I’m not enough of a wordsmith to describe just how elated I was when I discovered this book – the last festive loft treasure I’m sharing this week – among the boxes in Dad’s loft. This book, beyond all the others I owned, epitomised Christmas for me (dare I say it, even more so than ‘The Night Before Christmas’, though in later life I’ve acquired three or four beautifully illustrated versions of that poem) and just seeing the front cover again transported more effectively back to my childhood Christmases than almost anything else.
Jan Pieńkowski’s silhouetted images, against backgrounds that seem to glow with their own internal light, make the pictures seem alive and virtually three-dimensional. Added to this, I remember feeling incredibly grown-up to have a book where the first letter on each page was much larger than all the rest and was decorated (a quick (and therefore potentially inaccurate) internet search tells me that this is called an initial, though it doesn’t seem right than something so special doesn’t have a more thrilling name…) as I thought that only the really special books were considered worthy of such attention to detail.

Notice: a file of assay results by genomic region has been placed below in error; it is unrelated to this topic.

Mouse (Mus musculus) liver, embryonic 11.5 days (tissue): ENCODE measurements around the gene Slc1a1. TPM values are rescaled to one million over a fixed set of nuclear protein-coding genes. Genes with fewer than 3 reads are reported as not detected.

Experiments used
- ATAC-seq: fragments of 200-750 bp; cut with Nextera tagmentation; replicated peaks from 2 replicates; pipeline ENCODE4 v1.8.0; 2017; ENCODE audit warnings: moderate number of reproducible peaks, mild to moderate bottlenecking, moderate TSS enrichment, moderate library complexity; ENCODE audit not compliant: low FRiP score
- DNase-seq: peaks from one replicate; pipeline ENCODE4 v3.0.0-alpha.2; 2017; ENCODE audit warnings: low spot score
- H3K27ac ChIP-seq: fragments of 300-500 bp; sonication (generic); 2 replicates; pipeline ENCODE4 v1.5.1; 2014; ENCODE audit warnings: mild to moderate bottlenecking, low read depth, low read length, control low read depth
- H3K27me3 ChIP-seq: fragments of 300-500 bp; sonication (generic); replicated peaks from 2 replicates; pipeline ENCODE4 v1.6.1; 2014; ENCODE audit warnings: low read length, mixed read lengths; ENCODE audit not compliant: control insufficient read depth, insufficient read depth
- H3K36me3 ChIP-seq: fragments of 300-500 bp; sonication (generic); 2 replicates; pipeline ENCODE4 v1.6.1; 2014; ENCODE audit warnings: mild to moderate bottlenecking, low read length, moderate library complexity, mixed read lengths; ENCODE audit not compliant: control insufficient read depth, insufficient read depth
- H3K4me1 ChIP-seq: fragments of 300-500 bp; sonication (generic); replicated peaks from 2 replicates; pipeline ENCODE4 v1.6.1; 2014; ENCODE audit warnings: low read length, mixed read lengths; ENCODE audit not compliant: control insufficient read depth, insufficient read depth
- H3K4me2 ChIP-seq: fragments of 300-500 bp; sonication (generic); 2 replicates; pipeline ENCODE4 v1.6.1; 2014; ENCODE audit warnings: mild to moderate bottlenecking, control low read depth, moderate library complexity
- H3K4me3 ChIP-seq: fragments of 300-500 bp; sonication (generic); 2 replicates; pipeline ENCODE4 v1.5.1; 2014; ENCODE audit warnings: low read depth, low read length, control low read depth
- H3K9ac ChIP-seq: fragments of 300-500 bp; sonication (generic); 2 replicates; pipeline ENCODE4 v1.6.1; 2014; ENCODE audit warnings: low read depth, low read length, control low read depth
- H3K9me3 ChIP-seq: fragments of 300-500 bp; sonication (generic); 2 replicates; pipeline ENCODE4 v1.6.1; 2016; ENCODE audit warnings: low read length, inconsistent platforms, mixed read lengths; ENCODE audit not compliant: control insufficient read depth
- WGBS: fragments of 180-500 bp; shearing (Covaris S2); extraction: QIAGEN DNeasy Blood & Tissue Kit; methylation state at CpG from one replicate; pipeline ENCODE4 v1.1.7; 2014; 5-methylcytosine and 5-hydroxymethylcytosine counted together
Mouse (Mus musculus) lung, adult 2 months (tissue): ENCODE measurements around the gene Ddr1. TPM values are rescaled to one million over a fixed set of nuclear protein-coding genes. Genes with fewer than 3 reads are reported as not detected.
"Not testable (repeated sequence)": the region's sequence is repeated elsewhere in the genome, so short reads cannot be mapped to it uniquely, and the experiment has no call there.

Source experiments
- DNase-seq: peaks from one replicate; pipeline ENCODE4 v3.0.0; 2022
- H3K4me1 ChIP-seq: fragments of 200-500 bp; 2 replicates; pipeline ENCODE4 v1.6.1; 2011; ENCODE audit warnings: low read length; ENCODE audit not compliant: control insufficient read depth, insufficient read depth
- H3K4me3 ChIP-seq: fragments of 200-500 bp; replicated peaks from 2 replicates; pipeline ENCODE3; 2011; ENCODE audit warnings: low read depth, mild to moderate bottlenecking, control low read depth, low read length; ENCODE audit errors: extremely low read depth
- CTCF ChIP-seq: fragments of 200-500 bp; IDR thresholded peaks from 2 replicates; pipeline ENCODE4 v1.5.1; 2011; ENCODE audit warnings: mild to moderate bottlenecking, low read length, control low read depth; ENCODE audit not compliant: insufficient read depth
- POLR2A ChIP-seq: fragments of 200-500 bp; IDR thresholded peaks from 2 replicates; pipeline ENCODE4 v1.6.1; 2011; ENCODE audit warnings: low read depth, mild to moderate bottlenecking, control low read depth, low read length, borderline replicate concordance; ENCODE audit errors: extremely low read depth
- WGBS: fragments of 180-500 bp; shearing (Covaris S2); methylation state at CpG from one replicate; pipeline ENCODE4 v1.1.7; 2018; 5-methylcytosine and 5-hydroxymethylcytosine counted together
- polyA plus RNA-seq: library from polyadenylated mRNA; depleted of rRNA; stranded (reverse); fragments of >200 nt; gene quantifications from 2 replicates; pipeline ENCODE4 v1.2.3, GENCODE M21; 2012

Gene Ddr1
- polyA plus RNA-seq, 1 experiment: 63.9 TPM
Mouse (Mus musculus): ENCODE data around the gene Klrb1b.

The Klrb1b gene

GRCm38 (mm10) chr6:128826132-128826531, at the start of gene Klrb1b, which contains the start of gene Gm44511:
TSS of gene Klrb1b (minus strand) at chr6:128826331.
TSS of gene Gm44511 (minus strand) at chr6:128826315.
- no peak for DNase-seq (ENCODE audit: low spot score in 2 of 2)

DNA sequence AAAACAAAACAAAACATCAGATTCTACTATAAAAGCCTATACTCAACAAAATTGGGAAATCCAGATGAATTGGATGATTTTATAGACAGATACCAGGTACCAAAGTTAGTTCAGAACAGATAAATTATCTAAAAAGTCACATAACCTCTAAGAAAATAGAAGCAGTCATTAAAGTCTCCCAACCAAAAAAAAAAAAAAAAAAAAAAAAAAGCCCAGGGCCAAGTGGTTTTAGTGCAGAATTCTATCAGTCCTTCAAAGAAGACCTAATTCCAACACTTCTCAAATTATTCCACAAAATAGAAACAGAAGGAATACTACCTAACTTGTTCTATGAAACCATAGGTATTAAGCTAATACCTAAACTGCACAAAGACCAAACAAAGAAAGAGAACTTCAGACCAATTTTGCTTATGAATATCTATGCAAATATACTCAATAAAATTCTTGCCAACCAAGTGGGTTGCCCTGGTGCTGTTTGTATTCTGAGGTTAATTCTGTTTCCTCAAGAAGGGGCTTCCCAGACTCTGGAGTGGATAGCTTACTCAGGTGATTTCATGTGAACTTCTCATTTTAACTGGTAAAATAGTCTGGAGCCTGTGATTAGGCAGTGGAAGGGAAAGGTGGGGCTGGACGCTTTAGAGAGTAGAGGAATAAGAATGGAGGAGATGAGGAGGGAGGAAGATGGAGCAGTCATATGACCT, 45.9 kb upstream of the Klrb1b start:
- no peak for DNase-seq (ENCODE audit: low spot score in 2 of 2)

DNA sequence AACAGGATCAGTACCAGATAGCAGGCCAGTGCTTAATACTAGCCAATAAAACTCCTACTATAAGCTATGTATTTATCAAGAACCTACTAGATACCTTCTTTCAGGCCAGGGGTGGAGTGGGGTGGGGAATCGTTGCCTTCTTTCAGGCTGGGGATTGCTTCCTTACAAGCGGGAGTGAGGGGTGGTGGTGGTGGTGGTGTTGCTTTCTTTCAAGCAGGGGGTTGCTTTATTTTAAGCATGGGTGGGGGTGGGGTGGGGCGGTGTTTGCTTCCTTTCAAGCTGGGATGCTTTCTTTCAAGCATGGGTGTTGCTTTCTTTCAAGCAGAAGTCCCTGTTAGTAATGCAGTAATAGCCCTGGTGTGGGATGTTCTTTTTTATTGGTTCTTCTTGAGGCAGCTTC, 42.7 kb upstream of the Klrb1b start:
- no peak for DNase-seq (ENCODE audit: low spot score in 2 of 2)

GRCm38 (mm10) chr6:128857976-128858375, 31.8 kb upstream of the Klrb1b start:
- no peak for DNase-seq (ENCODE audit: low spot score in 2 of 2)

The text itself is taken from the King James Version of the Bible and therefore features a few words with which I probably wasn’t familiar as a young child. However, as mentioned in my post about ‘The Friendly Beasts’ by Tomie dePaola, I probably didn’t need to read all the words of the Nativity story in order to understand what the illustrations were showing and therefore I don’t recall it dampening my enthusiasm for this book in the slightest. It also meant that the book had more to offer as I got older as well, allowing me to marry the text with the illustrations more effectively.
My witterings can’t really do justice to this utterly entrancing edition, so I’ll just post a few more spreads for you to drool over!
On a very brief sojourn into Waterstone’s last weekend, I think I spotted a version of this book that’s been rereleased. If that’s the case, and if you have anything left in the coffers after all the Christmas spending, I would urge you to seek out this book and add it to your collection (and maybe even to your own future loft treasures!).